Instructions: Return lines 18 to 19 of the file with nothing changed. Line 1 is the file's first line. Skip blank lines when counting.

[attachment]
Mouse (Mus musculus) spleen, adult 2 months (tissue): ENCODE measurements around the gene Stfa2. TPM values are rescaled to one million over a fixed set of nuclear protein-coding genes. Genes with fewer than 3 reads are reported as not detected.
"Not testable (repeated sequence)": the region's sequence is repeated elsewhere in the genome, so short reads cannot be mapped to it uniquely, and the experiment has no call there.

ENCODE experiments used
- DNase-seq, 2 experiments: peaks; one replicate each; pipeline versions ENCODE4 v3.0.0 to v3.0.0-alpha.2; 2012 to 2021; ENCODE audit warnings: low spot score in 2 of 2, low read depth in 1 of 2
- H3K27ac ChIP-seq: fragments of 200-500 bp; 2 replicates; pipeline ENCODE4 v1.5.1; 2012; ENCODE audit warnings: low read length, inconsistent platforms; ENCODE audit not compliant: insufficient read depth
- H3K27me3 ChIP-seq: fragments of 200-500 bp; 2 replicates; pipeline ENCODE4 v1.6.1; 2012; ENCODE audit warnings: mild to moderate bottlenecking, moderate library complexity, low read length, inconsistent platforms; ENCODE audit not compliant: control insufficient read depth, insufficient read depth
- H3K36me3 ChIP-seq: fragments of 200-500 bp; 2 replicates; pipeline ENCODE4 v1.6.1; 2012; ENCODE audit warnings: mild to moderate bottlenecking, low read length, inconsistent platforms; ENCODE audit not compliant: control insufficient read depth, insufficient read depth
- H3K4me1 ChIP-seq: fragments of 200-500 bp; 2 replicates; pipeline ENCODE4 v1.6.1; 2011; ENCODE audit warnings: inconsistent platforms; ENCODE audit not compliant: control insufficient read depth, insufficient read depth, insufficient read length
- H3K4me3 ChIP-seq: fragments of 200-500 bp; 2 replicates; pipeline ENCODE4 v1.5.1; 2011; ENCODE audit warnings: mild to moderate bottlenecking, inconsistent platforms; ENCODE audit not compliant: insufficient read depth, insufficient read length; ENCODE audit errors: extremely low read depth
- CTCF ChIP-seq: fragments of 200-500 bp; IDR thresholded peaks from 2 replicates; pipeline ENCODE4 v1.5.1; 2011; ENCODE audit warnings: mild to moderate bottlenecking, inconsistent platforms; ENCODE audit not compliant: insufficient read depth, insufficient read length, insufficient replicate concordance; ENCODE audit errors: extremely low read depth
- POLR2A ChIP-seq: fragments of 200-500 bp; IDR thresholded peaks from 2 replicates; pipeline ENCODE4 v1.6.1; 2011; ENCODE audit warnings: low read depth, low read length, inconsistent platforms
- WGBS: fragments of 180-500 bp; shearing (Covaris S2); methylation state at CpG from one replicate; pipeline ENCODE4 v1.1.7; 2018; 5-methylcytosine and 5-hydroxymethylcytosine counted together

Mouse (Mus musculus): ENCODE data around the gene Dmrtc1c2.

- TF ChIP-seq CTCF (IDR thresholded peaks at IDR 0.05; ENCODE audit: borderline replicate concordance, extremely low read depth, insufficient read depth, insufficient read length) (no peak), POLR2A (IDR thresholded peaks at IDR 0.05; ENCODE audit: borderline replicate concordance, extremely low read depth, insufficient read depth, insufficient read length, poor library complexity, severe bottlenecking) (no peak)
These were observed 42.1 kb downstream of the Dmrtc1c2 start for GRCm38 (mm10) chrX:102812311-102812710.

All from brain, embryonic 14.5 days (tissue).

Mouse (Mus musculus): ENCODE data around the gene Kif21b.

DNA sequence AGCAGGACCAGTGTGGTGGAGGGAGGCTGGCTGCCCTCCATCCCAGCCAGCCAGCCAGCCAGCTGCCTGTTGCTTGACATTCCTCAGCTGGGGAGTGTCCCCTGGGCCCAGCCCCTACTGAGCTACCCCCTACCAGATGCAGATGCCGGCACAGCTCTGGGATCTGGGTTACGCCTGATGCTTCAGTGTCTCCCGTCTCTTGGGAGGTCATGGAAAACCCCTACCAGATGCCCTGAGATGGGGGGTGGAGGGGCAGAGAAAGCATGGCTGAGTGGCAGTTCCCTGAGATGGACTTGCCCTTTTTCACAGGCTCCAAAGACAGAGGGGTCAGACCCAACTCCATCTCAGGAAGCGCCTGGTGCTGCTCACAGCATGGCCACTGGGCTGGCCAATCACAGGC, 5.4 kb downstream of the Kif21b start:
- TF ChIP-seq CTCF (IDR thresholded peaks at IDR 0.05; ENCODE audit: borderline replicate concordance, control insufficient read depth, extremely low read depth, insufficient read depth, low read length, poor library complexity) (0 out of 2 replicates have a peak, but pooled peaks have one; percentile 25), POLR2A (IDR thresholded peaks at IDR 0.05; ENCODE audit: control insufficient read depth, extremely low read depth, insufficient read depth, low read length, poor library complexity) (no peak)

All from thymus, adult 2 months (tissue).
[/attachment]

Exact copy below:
DNA sequence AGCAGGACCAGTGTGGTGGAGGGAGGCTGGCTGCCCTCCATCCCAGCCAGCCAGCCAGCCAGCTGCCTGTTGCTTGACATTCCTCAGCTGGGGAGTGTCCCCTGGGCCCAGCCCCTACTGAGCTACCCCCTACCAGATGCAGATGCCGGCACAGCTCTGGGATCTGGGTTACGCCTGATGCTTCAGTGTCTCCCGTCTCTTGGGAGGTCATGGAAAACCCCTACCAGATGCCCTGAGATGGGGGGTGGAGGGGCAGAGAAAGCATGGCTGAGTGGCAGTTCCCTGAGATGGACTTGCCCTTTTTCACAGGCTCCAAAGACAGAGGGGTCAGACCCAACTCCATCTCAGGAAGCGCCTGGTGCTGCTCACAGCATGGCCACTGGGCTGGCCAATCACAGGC, 5.4 kb downstream of the Kif21b start:
- TF ChIP-seq CTCF (IDR thresholded peaks at IDR 0.05; ENCODE audit: borderline replicate concordance, control insufficient read depth, extremely low read depth, insufficient read depth, low read length, poor library complexity) (0 out of 2 replicates have a peak, but pooled peaks have one; percentile 25), POLR2A (IDR thresholded peaks at IDR 0.05; ENCODE audit: control insufficient read depth, extremely low read depth, insufficient read depth, low read length, poor library complexity) (no peak)